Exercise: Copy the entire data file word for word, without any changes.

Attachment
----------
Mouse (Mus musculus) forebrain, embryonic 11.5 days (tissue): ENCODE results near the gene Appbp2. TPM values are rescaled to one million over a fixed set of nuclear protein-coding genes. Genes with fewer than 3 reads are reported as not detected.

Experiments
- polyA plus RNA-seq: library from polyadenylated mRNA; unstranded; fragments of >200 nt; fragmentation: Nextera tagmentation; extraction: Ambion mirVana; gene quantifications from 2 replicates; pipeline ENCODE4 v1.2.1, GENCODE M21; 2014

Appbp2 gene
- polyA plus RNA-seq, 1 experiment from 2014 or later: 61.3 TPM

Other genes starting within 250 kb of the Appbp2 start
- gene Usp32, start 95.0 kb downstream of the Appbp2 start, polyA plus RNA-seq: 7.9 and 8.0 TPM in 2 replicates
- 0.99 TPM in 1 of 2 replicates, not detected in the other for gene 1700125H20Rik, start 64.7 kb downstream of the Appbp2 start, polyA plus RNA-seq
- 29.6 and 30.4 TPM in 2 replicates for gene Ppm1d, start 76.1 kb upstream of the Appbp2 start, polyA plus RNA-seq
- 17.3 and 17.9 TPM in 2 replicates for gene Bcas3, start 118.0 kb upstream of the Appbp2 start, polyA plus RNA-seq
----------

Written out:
Mouse (Mus musculus) forebrain, embryonic 11.5 days (tissue): ENCODE results near the gene Appbp2. TPM values are rescaled to one million over a fixed set of nuclear protein-coding genes. Genes with fewer than 3 reads are reported as not detected.

Experiments
- polyA plus RNA-seq: library from polyadenylated mRNA; unstranded; fragments of >200 nt; fragmentation: Nextera tagmentation; extraction: Ambion mirVana; gene quantifications from 2 replicates; pipeline ENCODE4 v1.2.1, GENCODE M21; 2014

Appbp2 gene
- polyA plus RNA-seq, 1 experiment from 2014 or later: 61.3 TPM

Other genes starting within 250 kb of the Appbp2 start
- gene Usp32, start 95.0 kb downstream of the Appbp2 start, polyA plus RNA-seq: 7.9 and 8.0 TPM in 2 replicates
- 0.99 TPM in 1 of 2 replicates, not detected in the other for gene 1700125H20Rik, start 64.7 kb downstream of the Appbp2 start, polyA plus RNA-seq
- 29.6 and 30.4 TPM in 2 replicates for gene Ppm1d, start 76.1 kb upstream of the Appbp2 start, polyA plus RNA-seq
- 17.3 and 17.9 TPM in 2 replicates for gene Bcas3, start 118.0 kb upstream of the Appbp2 start, polyA plus RNA-seq